High in the south face of Iron Mountain is a mine “discovered” by the experienced prospector, John James Allison and his three sons. The Allison mine was worked intermittently from 1915 until about 1942. Its located high up in Allison Gulch, a tributary of the East Fork of the San Gabriel river.

Allison Mine Plans

On a weekday, Ryan (AKA Taco) and I decided to fulfill our thirst for adventure by checking out Allison Mine and rappelling down Allison Gulch. Over the years the buzz around this mine was that it was hard to get to because of a non-existent trail. The Allison Mine trail has not been maintained by Forest Service in 60+ years. The readings on this mine have also been interesting. On Hugh Blanchard’s site, lagoldmines.com, Allison mine is listed under his “Mines we will never see” section. Also noted on his site was his experience:

“The last time I tried it I sprained my ankle in a rockfall and had to hobble down Allison Gulch and the East Fork with its 13 river crossings, in darkness most of the way, until finally reaching my car at 2 am.  Not a fun trip!”

Rest in peace my dear explorer, your efforts and experiences will always be remembered. 

To get to Allison mine we planned on hiking up Heaton Flats to Allison saddle, descending Allison Mine trail and then rappelling down the gulch. This meant a bright and early start because Heaton Flat trail gets hot!


A late start (10 am) meant I was soaking the glorious heat going up Heaton Flats trail. It had been awhile since I did any hiking so I was sluggish. I was really affected by the heat so that was painful to push through. But in due time we hit Allison saddle. The higher we climbed, the views opened up more and the weather cooled a bit. We were amongst the clouds.

Taco soaking up the scene.

Allison Mine, East Fork, Heaton Flats, Iron Mountain
Heading down Allison Mine Trail, in rough but doable condition. Photo by Taco.

There were of course those areas in which the trail was in a slight state of disrepair but it actually improved the further along we went. 

As the trail meandered around the north side of the mountain, the weather dropped a few degrees and there was green everywhere from the recent rains. It was pretty pleasant….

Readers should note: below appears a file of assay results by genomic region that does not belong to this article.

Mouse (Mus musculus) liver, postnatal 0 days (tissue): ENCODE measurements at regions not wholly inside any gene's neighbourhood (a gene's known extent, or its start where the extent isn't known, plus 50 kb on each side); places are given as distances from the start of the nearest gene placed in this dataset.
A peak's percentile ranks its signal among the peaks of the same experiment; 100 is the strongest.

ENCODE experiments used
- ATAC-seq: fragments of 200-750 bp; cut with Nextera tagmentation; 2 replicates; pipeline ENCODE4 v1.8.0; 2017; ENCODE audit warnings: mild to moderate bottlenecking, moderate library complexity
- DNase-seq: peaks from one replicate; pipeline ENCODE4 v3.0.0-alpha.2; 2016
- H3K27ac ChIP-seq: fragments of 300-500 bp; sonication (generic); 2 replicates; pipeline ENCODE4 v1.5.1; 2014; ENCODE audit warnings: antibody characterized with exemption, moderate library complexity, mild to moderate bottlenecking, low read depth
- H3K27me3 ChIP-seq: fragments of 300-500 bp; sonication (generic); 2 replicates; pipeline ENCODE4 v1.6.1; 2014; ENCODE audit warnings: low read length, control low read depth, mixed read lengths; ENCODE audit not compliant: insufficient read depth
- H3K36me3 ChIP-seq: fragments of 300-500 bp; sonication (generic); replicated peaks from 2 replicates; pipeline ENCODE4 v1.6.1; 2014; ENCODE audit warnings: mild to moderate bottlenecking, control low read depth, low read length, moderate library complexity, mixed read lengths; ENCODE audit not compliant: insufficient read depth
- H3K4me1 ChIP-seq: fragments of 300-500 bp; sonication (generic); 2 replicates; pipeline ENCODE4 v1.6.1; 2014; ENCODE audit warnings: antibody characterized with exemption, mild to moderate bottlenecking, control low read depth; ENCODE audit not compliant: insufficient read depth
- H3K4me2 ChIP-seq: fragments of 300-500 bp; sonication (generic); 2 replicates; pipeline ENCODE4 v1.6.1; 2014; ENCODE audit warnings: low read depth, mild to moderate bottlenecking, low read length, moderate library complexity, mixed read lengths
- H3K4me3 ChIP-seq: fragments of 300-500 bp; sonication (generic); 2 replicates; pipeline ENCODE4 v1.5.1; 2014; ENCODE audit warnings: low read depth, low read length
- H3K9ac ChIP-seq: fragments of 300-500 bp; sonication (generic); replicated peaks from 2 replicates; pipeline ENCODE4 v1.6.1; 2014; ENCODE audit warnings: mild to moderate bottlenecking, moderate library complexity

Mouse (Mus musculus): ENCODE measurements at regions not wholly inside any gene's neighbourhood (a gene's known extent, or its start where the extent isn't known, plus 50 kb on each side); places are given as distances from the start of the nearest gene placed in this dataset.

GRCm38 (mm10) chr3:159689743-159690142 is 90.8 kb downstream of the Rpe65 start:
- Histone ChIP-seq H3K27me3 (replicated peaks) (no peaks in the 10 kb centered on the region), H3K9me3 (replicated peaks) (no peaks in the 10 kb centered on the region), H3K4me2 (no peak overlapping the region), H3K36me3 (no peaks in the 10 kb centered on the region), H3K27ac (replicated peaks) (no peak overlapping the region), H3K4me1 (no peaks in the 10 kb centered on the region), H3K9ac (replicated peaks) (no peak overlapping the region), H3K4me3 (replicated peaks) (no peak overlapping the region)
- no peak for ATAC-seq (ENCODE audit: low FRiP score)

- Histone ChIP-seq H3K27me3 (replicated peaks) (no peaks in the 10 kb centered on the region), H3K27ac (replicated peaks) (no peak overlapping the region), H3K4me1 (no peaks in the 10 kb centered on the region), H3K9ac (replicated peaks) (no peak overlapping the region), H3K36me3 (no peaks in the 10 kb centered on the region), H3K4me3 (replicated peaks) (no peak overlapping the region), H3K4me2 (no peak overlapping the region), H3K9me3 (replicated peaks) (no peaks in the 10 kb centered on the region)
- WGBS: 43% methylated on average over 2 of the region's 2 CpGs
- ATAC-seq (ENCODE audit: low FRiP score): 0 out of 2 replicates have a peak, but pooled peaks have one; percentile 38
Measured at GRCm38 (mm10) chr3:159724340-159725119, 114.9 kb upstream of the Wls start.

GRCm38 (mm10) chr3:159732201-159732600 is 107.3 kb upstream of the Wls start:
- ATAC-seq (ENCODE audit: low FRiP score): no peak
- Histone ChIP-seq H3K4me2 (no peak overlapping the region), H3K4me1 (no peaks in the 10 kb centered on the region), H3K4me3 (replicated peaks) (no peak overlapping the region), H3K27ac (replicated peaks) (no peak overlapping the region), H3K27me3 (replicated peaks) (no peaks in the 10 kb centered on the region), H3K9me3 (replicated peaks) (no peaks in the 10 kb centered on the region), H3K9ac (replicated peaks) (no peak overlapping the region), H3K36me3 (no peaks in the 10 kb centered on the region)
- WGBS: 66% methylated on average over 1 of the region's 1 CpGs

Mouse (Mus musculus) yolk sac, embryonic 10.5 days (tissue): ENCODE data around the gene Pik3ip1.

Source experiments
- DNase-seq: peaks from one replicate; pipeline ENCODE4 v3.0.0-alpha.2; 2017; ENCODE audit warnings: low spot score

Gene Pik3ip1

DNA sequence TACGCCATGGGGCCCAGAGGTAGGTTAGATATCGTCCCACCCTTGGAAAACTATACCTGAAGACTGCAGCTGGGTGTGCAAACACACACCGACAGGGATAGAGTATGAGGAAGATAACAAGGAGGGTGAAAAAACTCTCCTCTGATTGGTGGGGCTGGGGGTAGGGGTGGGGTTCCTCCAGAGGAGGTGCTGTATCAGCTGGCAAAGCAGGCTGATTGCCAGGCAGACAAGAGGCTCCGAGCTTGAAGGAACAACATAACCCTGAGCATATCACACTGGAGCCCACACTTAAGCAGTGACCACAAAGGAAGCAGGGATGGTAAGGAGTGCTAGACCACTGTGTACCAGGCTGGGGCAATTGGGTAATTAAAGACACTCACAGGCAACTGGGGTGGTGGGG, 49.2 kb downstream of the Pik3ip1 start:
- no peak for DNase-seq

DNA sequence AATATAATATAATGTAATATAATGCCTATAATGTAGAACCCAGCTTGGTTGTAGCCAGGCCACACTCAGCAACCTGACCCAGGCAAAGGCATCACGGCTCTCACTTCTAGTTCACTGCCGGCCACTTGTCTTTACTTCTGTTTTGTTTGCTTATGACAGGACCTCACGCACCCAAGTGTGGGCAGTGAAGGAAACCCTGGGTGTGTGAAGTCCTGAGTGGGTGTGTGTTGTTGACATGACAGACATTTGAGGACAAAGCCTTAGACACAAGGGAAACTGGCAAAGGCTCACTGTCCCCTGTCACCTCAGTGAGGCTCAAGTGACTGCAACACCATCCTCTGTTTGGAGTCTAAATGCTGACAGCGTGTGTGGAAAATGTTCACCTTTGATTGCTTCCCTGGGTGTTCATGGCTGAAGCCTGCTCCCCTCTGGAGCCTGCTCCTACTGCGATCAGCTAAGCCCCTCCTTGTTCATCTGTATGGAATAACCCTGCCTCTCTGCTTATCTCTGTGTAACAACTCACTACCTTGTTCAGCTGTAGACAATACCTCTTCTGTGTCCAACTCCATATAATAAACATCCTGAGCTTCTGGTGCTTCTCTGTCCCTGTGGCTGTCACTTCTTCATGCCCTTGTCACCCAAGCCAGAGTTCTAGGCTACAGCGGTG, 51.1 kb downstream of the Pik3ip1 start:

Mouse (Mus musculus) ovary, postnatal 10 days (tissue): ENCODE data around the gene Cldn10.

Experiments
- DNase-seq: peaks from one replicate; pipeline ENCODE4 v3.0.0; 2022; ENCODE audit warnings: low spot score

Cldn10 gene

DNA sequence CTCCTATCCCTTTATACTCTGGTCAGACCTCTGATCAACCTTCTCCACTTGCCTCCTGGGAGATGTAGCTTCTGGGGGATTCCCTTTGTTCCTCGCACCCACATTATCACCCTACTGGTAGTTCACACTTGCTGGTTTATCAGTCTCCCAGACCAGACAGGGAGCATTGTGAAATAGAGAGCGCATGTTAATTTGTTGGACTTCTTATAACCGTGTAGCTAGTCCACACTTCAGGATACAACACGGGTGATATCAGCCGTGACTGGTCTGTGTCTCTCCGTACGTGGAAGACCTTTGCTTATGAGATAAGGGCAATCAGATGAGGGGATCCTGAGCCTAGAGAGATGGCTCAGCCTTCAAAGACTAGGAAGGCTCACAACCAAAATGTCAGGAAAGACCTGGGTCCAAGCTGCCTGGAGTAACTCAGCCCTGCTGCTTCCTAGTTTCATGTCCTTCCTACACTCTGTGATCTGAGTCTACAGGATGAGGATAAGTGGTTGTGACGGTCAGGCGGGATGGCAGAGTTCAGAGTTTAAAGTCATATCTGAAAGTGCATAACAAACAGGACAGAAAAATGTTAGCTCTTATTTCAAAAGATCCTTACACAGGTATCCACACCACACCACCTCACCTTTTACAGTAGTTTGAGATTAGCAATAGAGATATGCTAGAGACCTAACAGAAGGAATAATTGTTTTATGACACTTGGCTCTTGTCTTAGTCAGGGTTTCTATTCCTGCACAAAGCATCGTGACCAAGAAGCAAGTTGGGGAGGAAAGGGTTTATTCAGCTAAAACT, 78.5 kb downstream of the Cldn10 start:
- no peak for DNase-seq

Reaching Allison Mine

In no time we arrive at the infamous Allison mine. Although already exhausted, I felt giddy to explore it. Taco is not one for small enclosed places so he stayed behind. He warned me to make it quick because the sun was going to set soon and we needed to start rappelling while there was light. I basically went in and out of the upper and lower shafts and checked out the mining equipment before leaving Allison mine grudgingly behind.

Allison Mine, East Fork, Heaton Flats, Iron MountainGoing inside the main shaft

AllisonChecking out one of the tunnels

AllisonGold Mining Equipment

The Allison Gulch Adventure

The daylight was quickly fleeting by the time we were rappelling down Allison gulch. We became stressed and pressed forward at the sudden realization at how very little time we had left for light. This was only my second time rappelling so to be hurried using equipment and techniques that I have very little experience using was difficult.

One rappel, two rappels, three rappels, done. Upon pulling the rope for rappel #3, the rope became stuck.

We were now in complete darkness.

Taco pulled and tugged at the rope but it just wouldn’t budge. This particular rappel was a two-stage rappel in which the first stage you land in a waist-deep pool and then descend another waterfall. So not only was it difficult to see where and how the rope was stuck, but it was a long ways up.

He couldn’t remember if there was any more rappels so he hiked down a bit to check and saw that we still had a grand 80ft fall to do, so without this rope we’d be stranded in the Gulch overnight.  

Seeing that there was no other way around it, Taco made the decision to make Prusiks out of a double length nylon runner and anchor webbing so he could ascend back up and over to the anchor to undo the rope and pull cord that were twisted together. 

Short clip of Taco ascending back up the two-stage rappel before he told me to shut off the light

By the time he fixed the ropes at the anchor and rappelled down we were highly relieved and didn’t care at all about how late it had gotten or how far we still had to go.

Doing the last rappel was the icing on the cake: it was an epic 80 ft waterfall. I had to concentrate on rappelling down this vertical drop with the distraction of a full flow on me in the dark. Some motivating shout-outs by Taco really helped me just relax into the insane moment and have fun.

After the last rappel and putting all the equipment away, we still needed about an hours worth of scrambling and bouldering to completely exit the Gulch and get to East Fork. This section took another level of patience as we wanted to finally be at the East Fork. From East Fork it was another hour of hiking and river crossing to reach the parking lot (around 12 am).

I love wilderness adventures but heading back down to the city in the warm car felt unbelievably forever good! Of course being a Type II fun adventure, it took some time to let the reward sink in of having reached Allison Mine!

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